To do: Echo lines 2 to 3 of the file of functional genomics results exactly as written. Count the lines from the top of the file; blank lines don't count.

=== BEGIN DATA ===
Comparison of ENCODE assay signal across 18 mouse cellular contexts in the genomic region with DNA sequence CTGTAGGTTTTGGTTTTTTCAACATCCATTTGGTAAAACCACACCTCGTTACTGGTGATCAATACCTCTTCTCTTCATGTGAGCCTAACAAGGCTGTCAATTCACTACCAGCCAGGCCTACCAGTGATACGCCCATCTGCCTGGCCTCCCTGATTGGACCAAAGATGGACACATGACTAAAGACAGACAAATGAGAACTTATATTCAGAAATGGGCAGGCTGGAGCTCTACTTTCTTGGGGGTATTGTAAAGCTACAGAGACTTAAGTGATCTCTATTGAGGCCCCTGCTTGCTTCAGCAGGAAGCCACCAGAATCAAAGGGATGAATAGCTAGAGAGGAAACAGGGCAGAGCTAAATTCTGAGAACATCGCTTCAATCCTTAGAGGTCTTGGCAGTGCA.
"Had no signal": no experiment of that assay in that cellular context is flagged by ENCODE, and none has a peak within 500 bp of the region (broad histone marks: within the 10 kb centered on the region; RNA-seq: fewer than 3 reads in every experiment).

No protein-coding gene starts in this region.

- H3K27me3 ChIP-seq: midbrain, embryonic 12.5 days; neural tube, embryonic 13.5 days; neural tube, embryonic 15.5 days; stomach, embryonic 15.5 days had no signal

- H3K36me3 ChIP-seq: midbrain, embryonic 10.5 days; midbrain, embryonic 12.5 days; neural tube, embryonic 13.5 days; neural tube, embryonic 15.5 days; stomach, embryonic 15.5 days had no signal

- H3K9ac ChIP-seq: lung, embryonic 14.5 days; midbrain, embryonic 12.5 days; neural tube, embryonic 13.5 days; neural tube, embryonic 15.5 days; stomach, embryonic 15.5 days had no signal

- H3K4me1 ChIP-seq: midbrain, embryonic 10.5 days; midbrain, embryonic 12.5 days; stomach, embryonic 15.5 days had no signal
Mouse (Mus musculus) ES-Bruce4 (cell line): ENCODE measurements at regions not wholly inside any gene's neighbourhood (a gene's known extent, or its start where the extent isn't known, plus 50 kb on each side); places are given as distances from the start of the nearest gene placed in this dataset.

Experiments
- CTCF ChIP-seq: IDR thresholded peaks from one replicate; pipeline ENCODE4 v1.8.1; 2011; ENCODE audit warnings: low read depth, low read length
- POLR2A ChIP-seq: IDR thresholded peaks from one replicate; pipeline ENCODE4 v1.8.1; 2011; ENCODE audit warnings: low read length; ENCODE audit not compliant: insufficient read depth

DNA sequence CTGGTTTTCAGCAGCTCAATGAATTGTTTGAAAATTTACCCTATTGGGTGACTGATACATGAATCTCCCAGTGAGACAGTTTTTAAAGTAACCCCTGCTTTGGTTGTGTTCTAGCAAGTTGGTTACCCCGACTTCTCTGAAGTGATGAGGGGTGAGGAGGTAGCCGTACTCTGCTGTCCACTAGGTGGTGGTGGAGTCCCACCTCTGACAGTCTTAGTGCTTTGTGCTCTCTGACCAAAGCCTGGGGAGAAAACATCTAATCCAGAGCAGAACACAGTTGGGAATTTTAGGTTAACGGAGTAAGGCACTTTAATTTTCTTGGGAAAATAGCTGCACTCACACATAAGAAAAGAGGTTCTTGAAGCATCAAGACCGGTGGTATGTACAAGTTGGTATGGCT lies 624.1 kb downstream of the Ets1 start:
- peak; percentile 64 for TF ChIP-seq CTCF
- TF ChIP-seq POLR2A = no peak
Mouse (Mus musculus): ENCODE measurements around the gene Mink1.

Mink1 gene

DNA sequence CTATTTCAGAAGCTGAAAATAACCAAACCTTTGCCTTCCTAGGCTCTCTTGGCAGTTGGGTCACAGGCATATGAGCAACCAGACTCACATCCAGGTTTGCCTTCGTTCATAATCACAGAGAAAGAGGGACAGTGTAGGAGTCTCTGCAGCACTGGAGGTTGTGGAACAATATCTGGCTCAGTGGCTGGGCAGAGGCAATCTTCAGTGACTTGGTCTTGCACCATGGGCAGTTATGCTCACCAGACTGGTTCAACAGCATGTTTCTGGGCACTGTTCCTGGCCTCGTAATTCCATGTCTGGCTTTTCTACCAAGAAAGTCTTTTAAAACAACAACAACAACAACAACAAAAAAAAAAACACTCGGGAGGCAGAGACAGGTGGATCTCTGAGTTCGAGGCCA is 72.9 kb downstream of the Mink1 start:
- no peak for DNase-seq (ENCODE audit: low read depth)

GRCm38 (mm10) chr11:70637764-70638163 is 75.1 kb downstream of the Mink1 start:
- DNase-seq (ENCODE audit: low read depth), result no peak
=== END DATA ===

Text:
"Had no signal": no experiment of that assay in that cellular context is flagged by ENCODE, and none has a peak within 500 bp of the region (broad histone marks: within the 10 kb centered on the region; RNA-seq: fewer than 3 reads in every experiment).

No protein-coding gene starts in this region.